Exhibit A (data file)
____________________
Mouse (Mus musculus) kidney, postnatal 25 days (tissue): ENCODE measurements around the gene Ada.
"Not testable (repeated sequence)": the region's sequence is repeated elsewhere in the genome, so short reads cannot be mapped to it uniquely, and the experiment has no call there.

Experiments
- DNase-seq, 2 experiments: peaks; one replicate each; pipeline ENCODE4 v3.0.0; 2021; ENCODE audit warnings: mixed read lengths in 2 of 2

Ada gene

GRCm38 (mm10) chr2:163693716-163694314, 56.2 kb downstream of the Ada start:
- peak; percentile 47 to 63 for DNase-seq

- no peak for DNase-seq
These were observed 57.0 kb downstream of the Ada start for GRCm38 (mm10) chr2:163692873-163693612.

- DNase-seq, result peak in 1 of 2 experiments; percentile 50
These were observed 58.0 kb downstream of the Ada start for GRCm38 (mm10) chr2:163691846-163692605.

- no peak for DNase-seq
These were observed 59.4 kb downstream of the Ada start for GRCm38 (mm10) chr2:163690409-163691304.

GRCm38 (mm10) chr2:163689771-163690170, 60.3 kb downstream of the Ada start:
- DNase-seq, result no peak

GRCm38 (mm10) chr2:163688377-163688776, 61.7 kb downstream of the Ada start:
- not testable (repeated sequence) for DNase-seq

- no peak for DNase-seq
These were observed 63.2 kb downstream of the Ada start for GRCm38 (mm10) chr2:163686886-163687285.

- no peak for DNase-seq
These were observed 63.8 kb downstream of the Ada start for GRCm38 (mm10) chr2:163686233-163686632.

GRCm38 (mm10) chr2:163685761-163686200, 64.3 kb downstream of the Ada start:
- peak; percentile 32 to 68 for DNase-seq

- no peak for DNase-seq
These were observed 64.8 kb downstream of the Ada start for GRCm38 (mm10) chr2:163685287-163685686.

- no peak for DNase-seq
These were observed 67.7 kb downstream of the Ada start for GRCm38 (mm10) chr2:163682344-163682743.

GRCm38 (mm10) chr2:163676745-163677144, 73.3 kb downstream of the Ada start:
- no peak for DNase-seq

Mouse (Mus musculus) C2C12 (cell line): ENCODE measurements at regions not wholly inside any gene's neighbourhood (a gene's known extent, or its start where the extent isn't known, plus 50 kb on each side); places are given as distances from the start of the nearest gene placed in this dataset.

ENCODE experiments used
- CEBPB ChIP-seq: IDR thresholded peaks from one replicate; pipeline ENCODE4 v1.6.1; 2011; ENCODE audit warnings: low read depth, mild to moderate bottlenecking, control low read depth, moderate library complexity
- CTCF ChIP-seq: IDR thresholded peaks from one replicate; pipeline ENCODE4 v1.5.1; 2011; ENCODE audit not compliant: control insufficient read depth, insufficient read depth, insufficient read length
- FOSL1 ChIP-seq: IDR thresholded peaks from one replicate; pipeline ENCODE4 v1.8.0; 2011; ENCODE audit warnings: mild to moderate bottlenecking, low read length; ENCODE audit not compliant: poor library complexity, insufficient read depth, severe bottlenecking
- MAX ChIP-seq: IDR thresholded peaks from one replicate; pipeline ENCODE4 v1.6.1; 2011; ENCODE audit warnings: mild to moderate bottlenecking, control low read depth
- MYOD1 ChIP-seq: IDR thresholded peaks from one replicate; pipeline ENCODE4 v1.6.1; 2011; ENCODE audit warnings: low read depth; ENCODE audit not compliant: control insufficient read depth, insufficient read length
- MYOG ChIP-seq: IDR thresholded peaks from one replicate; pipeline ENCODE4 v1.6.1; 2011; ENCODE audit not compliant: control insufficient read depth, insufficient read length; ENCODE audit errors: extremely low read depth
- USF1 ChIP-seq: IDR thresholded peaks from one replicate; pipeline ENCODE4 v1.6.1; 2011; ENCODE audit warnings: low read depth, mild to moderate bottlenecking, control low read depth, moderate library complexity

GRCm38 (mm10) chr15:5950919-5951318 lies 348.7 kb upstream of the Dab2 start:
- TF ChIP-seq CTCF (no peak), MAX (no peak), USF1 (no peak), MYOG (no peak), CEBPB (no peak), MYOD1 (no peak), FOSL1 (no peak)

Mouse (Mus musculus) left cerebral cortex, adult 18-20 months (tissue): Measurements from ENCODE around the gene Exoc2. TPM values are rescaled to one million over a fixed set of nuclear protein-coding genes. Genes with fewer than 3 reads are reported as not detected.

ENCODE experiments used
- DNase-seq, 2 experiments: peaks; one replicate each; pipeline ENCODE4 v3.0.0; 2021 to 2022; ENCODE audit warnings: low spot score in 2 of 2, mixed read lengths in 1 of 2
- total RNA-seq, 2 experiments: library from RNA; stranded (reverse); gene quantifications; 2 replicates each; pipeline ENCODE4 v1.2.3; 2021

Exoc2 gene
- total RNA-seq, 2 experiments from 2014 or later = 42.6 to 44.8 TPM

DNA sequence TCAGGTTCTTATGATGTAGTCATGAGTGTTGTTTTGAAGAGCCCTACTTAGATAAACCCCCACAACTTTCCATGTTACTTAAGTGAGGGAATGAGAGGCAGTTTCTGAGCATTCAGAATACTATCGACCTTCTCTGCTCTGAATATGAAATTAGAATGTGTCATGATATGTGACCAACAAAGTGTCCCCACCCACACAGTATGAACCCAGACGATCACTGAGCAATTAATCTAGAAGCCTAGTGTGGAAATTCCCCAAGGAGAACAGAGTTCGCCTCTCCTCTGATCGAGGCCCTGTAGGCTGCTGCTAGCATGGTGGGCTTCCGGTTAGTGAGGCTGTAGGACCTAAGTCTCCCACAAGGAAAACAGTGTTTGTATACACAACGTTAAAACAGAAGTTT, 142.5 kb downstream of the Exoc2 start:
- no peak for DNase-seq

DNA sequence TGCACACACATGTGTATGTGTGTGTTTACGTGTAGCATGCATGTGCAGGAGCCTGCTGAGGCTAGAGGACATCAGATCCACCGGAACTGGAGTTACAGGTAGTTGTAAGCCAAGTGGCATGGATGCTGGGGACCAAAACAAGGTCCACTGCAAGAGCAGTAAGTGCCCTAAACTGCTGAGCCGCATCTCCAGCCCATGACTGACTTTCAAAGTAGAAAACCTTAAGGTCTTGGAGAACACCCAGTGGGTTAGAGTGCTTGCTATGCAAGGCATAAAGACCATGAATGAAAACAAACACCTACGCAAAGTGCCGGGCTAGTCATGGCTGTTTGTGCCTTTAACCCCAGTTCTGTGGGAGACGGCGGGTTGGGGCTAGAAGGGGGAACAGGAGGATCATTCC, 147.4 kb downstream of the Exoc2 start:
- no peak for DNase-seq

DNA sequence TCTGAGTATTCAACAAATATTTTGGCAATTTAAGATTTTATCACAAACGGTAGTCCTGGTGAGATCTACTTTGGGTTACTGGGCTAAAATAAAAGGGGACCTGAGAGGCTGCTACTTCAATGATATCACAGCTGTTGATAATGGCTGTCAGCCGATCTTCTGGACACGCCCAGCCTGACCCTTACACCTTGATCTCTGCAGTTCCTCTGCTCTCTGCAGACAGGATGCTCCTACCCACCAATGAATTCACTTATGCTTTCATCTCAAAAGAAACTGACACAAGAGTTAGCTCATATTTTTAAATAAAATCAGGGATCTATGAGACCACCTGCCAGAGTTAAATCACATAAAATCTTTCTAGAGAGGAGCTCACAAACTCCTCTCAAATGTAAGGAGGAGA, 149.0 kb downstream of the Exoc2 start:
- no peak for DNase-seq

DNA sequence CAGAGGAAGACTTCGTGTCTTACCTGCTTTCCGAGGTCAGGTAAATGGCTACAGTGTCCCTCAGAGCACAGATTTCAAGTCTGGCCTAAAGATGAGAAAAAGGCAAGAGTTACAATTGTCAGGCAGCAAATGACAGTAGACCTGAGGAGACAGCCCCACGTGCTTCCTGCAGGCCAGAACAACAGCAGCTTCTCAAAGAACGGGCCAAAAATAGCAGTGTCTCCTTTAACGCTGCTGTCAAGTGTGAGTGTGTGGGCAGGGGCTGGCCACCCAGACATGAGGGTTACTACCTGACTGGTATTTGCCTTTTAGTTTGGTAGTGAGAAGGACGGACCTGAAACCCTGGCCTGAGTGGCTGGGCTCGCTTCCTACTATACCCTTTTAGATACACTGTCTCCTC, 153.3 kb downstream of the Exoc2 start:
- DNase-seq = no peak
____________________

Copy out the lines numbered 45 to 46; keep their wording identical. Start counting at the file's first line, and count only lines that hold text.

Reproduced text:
Exoc2 gene
- total RNA-seq, 2 experiments from 2014 or later = 42.6 to 44.8 TPM